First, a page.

The street-facing backs of some of the footpath stalls in south Kolkata’s Gariahat have been covered with flexes or metal plates mounted on rectangular panels as examples of how the rear of these stalls could look if it was covered.
If approved by the civic authorities, all stalls will have similar panels. At present worn-out bed linen is hung there to cover the stalls’ rear.
The stalls are an eyesore anyway. The ragtag covering has made them many times worse.
Debasish Kumar, mayoral council member in charge of hawker rehabilitation in the Kolkata Municipal Corporation (KMC), said flex had been used to cover the rear of one of the stalls.
In the others, metal panels have been used. “Personally, I liked the metal panels more. They are looking better. A decision will have to be taken before similar panels are put up at the back of other stalls,” said Kumar.
“We have also proposed that there be some space open at the back through which hose pipes of fire tenders can pass. In case of a fire in the area, there needs to be space to take the pipes,” said Kumar.
The town vending committee of Kolkata — made of elected representatives, civic officials, police officers and hawker leaders — has allowed the construction of tin shades above hawkers’ stalls.
Accordingly, the shades have been built above almost all stalls in Gariahat.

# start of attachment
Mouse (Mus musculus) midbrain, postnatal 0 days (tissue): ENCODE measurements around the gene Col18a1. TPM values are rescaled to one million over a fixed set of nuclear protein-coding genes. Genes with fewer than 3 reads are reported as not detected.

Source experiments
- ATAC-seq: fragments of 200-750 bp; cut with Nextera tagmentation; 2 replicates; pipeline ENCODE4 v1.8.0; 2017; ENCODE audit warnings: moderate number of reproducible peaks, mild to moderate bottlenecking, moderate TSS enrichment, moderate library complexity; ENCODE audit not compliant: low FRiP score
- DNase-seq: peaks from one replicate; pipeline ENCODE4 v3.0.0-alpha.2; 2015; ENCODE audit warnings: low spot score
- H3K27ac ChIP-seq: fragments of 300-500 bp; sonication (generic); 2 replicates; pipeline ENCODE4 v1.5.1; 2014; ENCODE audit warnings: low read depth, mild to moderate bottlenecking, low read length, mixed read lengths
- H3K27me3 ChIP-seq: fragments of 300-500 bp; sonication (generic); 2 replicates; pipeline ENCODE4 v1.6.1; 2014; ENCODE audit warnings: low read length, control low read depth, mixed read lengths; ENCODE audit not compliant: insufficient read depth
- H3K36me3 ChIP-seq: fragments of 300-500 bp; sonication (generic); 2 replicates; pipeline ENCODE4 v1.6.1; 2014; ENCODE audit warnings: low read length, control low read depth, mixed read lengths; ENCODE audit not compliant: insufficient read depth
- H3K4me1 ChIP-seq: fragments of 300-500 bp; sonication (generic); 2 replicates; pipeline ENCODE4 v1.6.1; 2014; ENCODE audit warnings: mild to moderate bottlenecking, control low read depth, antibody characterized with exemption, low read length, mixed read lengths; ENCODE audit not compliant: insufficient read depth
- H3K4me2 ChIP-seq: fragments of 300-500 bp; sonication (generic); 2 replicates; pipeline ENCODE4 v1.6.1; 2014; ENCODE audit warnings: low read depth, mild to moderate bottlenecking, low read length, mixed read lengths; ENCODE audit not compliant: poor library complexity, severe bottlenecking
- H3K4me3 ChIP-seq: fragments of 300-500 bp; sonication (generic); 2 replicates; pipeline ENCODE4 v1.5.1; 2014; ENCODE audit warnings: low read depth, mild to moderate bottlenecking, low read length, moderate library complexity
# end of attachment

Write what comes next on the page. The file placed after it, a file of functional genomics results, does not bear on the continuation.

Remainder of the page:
The Street Vendors (Protection of Livelihood and Regulation of Street Vending) Act 2014, a central legislation, has empowered the town vending committee of a town or a city to take decisions on hawkers at that place.
Kumar is a member of Kolkata’s town vending committee.
But the rear of the stalls has remained open. Hawkers said they were forced to hang the worn-out bedsheets at the back to protect their wares from dust from roads.
When it rained in March, many hawkers had covered their stalls with plastic sheets in violation of rules. The hawking rules framed by the state government ban the use of plastic or other flammable products in stalls.
Architect Abin Chaudhuri, who has designed many public spaces in the city, said the metal panels looked good.
The civic body, architect Chaudhuri said, should be careful about advertisements or other content that will be displayed on the panels.
“These panels have the potential of making the area look aesthetic. The civic body should not crowd all the panels with same content. Some of them can display advertisements, some can have graffiti, while some others can have some other content. Having the same content on too many panels will make the stretch look dull and monotonous,” he said.
Chaudhuri said the KMC and the town vending committee should keep a part of the panels open for ventilation.
Officials of the KMC said there have to be gaps for entry and exit of people from the footpath after every few stalls. At present all such gaps are blocked either by furniture belonging to hawkers or by display stands.